The residential real estate market is making gains as sales increase in many areas. We have witnessed this as we have sold out of our finished home inventory in several communities and we are starting to see many of our communities enter into presale agreements to build homes for delivery in 2010. While pre-sales are just beginning to pick up, this is an important indicator in terms of economic recovery, along with the stronger home sales. This is all good news for homebuilders, and it�s important to take note of what the return to pre-sales could mean for the real estate economy as well as the factors that are attracting buyers to pre-sales.
Factors that are attracting buyers include the desire to take advantage of current construction and financing costs, which are at their lowest in years, along with the $8,000 Federal tax credit for first-time buyers. We have also been able to offer buyers low interest rates through our lenders. Buyers have taken a “wait and see” approach, and in the recent past, some have gotten lower prices on homes that may have been overpriced to begin with. However, others have found that the home they thought would drop in price has since sold, leaving them with the sense that they should have moved more quickly. As a result, we are increasing the number of homes we start construction on each month and are experiencing a rise in requests for presale homes.
Importantly, a return to presales bodes well for the real estate economy as we see prospective buyers coming to the market with a sense of confidence demonstrated by their willingness to invest in a home that has not yet been built. This illustrates that homebuyers have enough faith in the state of the market to purchase a home that will provide long-term value at a fair price.
This confidence also represents buyers’ sense of trust that the builder who commits to making their home today will be on hand in the future to provide any promised routine maintenance and honor any guarantees associated with the home. Perhaps most importantly, this new confidence represents a buyer’s trust in their own personal finances to make such a commitment.
While presales are a positive indicator for the real estate economy, another important factor affecting the real estate economy is financing. Today, before a home is purchased, the buyer goes through a very thorough process to get approval for financing. The easy lenders have fallen to the wayside, and once again buyers need to actually show that they have the financial stability to support a home purchase. And while construction costs and tax incentives help drive sales, buyers still have many choices in today’s market. Moving from selling existing stock to presales has a lot to do with factors that go beyond the financial realm to attract buyers to a particular home or community, especially prior to that home or community being built.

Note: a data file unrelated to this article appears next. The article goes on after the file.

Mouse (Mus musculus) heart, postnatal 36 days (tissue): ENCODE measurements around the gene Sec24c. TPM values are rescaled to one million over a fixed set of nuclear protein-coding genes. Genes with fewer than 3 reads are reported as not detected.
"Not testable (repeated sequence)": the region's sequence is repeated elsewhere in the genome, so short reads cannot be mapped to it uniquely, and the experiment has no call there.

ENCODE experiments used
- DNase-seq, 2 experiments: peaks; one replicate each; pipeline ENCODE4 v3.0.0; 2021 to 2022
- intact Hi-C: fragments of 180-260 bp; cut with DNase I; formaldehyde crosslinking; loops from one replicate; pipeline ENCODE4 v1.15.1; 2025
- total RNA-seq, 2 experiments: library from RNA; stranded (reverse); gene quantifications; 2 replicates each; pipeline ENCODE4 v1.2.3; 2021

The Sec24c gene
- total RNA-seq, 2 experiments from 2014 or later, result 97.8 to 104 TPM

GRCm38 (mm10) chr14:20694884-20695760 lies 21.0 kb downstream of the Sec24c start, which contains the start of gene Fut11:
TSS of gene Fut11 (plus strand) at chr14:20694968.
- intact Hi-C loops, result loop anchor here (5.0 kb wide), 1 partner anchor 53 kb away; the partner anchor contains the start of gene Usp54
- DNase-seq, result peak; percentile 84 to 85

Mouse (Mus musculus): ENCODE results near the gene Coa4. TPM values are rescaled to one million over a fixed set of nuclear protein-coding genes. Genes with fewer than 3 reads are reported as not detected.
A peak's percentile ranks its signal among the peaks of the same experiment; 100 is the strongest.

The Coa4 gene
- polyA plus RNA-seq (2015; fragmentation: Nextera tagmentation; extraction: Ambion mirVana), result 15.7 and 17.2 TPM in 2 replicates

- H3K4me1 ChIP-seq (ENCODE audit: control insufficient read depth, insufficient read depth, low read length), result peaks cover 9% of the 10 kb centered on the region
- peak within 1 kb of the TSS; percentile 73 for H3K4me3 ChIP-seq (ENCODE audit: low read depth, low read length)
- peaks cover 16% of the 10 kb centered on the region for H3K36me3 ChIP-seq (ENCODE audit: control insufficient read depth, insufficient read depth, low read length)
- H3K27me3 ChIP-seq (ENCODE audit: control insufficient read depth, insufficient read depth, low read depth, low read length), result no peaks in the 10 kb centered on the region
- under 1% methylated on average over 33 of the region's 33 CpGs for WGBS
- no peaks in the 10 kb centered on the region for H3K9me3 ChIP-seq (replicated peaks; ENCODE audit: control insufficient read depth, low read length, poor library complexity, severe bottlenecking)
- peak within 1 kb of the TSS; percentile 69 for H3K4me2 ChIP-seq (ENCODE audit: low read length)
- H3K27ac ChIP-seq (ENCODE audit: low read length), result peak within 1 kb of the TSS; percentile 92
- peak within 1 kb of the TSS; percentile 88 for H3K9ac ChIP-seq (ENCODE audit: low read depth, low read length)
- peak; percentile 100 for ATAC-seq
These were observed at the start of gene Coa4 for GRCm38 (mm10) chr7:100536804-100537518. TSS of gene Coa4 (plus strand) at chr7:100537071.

Now homebuyers are starting to re-prioritize what they look for in a home, seeking solid construction, green design and strong communities in place of the luxury amenities they might have sought in years past. Homeowners are also seeking a very positive buying experience; one that helps them feel assured they are making the right choice when it comes to making one of the biggest purchases, if not the biggest, of their lives.
Therefore, by the time it comes to make a purchase, the home buying process should be easy and enjoyable.
When a buyer is able to talk an in-house designer about the details that will make their home unique, they develop a sense of ownership early on. By the same token, when a buyer has a chance to meet the builder and see the level of care and quality going into construction, there is a greater sense of ownership generated. This level of service has allowed us to stay ahead of the competition.
As we see it, there is a steady return to common sense buying practices as the economy stabilizes and buyers take the time to educate themselves on what they really need in a home. If buyers are treated well - allowed in on the process as their home is built while being offered homes and communities of high quality and access to financial tools - pre-sales will continue to be a key component of this return to common sense and another indicator of a recovering economy.